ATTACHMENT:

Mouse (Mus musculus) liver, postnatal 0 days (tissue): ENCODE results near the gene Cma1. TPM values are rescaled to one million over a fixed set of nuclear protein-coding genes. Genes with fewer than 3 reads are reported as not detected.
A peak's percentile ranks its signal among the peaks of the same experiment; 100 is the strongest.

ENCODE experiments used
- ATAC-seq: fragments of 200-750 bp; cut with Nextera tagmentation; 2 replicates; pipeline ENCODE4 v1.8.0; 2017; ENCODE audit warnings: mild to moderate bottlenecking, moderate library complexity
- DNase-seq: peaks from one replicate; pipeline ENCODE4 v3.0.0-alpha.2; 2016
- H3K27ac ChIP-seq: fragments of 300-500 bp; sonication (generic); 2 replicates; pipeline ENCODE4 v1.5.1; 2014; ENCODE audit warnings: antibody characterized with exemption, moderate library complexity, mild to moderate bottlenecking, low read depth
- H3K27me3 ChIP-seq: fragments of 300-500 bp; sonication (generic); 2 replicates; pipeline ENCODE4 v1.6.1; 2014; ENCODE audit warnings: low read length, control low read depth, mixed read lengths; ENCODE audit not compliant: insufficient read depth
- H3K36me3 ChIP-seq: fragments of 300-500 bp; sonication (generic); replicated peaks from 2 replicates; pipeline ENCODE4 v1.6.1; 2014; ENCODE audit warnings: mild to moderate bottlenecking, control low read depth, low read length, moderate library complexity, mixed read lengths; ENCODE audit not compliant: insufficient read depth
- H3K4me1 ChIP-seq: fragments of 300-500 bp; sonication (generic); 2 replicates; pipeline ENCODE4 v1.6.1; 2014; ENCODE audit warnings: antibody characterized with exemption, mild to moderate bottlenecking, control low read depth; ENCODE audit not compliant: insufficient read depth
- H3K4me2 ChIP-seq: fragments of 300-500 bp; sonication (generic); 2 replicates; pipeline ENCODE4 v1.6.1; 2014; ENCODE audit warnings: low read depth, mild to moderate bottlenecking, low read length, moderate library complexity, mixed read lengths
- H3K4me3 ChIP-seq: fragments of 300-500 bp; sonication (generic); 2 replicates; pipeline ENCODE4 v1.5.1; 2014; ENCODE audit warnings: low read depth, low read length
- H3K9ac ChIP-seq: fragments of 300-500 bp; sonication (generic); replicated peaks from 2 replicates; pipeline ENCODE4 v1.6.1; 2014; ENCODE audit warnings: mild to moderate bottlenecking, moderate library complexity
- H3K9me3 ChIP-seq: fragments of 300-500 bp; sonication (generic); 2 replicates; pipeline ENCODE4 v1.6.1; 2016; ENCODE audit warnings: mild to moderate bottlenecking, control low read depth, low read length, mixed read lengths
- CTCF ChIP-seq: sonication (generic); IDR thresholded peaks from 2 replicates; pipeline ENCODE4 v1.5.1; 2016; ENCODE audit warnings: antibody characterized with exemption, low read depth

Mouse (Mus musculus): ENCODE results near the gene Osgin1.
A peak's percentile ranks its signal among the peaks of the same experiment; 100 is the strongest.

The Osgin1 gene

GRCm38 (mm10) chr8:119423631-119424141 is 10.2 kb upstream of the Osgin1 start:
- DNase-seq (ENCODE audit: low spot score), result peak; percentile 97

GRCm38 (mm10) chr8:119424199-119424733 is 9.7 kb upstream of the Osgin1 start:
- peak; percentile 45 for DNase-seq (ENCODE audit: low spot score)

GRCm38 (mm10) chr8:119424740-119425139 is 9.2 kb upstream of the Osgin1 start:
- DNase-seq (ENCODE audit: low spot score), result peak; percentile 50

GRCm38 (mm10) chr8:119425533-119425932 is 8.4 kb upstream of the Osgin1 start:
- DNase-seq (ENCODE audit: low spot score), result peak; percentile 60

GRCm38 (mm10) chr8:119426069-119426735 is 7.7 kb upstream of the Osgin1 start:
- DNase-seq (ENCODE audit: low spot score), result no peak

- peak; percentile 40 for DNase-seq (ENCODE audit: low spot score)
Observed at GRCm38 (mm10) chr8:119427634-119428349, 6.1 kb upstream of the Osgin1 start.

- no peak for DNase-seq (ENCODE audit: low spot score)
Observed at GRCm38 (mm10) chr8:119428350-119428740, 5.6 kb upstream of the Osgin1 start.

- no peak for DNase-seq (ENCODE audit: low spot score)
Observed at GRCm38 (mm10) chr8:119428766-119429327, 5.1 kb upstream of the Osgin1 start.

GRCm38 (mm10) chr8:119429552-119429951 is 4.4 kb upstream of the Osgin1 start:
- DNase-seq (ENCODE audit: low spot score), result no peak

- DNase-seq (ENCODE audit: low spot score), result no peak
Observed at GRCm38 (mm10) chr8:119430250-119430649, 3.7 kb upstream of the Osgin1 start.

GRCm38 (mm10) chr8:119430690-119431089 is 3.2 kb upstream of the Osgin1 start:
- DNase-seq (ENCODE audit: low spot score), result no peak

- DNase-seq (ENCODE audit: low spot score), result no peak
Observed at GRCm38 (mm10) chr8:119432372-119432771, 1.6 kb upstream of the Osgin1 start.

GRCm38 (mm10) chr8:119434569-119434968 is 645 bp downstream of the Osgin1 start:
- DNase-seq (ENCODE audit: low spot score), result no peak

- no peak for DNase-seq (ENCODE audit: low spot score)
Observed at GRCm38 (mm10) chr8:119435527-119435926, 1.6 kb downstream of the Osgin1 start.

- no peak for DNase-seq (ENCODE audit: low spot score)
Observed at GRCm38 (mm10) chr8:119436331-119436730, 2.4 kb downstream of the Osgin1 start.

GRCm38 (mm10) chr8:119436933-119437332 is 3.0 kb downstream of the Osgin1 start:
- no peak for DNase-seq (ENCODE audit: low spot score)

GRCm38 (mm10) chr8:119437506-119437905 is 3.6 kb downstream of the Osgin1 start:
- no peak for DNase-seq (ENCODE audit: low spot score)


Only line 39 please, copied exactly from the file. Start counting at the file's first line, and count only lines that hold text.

- DNase-seq (ENCODE audit: low spot score), result no peak